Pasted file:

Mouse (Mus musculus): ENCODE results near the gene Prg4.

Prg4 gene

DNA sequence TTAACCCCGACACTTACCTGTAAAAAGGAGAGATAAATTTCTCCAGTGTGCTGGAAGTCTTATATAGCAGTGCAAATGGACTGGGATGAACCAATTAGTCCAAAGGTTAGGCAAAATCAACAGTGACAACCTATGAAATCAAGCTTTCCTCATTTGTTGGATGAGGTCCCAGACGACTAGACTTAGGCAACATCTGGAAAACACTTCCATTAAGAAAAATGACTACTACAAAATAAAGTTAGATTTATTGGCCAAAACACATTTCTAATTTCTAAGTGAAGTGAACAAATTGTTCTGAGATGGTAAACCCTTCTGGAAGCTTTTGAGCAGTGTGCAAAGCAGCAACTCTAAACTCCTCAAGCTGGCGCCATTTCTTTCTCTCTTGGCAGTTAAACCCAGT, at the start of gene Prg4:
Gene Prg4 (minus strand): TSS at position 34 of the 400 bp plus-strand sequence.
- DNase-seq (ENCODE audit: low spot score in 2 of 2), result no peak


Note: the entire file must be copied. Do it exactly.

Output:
Mouse (Mus musculus): ENCODE results near the gene Prg4.

Prg4 gene

DNA sequence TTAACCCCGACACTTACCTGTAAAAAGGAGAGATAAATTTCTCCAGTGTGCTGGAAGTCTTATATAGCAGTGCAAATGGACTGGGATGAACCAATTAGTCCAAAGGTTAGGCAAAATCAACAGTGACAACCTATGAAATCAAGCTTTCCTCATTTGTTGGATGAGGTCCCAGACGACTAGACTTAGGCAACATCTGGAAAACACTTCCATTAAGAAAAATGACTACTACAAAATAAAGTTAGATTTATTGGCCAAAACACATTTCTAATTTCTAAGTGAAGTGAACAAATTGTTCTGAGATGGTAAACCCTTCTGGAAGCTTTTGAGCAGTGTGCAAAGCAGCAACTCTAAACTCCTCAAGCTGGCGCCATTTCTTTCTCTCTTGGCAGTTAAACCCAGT, at the start of gene Prg4:
Gene Prg4 (minus strand): TSS at position 34 of the 400 bp plus-strand sequence.
- DNase-seq (ENCODE audit: low spot score in 2 of 2), result no peak